Buzzed Viking to bring drinks, food, entertainment to Locust

Published 11:49 am Monday, August 8, 2022

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It takes only a second to realize that the new business moving into the 5,000 square-foot space that used to house Outfitters Steaks and Seafood in Locust is going to be a unique place as a huge spray-painted image of a vicious Viking with a battle-axe greets visitors along the side of the building at 805 W. Main St.

People should not be intimated — though they hopefully will be hungry and thirsty. That’s because the business, Buzzed Viking Brewing Company, will feature food with a variety of beers and mead, an ancient alcoholic beverage made from fermenting honey mixed with water.

Having launched its first location in Concord in the summer of 2020, Buzzed Viking is planning to open the Locust location sometime in late September or early October. This will be the city’s second brewery, after The Brew Room, which opened in May.

An image of a Viking gearing for battle will greet people once Buzzed Viking opens later this year.

Having searched various communities, including Mooresville and Monroe, to set up its second location, owners Jon Pokorny and Mike Moroe decided upon Locust.

“We wanted to have something a little bit more local in a small town that was still developing,” Pokorny said, adding that once he and Moroe came to Locust and talked with residents, “we realized, you know what, this will be a great spot.”

Buzzed Viking was the first combination of a brewery and meadery ever established in Cabarrus County and one of the few in the country, according to its website.

The name, while interesting, has nothing to do with overindulgence, Pokorny said.

“I want people to bring their kids and their families,” Pokorny said about the environment he would like to cultivate.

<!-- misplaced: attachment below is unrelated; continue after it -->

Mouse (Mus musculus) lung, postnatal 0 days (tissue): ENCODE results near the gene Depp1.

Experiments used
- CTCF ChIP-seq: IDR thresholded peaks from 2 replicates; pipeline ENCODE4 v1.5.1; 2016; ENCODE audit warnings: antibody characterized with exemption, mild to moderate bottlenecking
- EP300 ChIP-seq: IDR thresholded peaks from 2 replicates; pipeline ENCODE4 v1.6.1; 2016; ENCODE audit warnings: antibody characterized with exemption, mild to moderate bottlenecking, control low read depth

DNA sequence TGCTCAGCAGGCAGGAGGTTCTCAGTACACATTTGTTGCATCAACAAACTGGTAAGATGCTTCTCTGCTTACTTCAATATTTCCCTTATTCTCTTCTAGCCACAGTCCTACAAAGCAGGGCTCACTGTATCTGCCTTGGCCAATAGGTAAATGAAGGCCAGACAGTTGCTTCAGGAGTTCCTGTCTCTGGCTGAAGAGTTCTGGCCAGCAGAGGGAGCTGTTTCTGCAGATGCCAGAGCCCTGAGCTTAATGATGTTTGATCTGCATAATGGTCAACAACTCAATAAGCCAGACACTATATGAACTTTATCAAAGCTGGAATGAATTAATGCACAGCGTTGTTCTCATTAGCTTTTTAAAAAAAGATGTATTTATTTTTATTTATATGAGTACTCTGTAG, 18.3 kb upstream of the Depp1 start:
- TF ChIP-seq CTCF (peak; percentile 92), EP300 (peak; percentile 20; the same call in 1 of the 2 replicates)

Part of the name comes from the fact that with mead being the oldest form of alcohol on the planet, it was something Vikings drank. And mead is made from honey, which is made by buzzing bees. An alternate explanation for the name, Pokorny said, is centered around Moroe’s wife Sheri, who comes from a Norwegian family that traces its ancestry back to the Vikings. Her grandfather was a beekeeper and whenever he got stung, he’d say the bees “buzzed” him.

Compared with the Concord location, which offers basic bar food, Locust will feature an expansive, colorful menu, about 90 percent of which has been finalized. Some of the offerings people can expect include honey chicken and waffles, a wagyu, elk and boar burger served with chili pepper bacon jam, a sandwich named The Lonnie Little (Pokorny gave no additional details), giant Turkey legs and a honey-basted pork schnitzel with sweet potato gnocchi. More traditional bar fare include pretzels, honey-battered chicken skins and Locust hot fries.

“Basically we saw that you have Tailgators Sports Grill and you have fast food and you have the Local Room, well we’re landing right in the middle,” Pokorny said, noting the dishes won’t cost more than around $15.

The Locust location will feature about 20 beers brewed on site along with about four to six mead wines, which are quite different from traditional wine and tend to contain more alcohol. The alcohol content of Buzzed Vikings’ meads is 12 percent.

Buzzed Viking in Concord rotates through about 70 flavors of mead wine, including blackberry, blueberry, apple, piña colada, mango and cheesecake. Pokorny said customers in Locust can expect a similar diversity of offerings.

Aside from the food and drinks, Buzzed Viking in Locust will be an entertainment venue. It will offer activities such as music bingo, face painting, a game called brew bag (a combination of corn hole and beer pong), live music, comedy shows and more.

“We’re gonna test a lot of things and see what’s popular with our customers,” he said.

The business aims to please customers in four ways: “We want to give you good product, we want to give you an entertaining location of a place to go, we want to give you good service and we just want to make you have fun,” Pokorny said.

About Chris Miller

Chris Miller has been with the SNAP since January 2019. He is a graduate of NC State and received his Master's in Journalism from the University of Maryland. He previously wrote for the Capital News Service in Annapolis, where many of his stories on immigration and culture were published in national papers via the AP wire.

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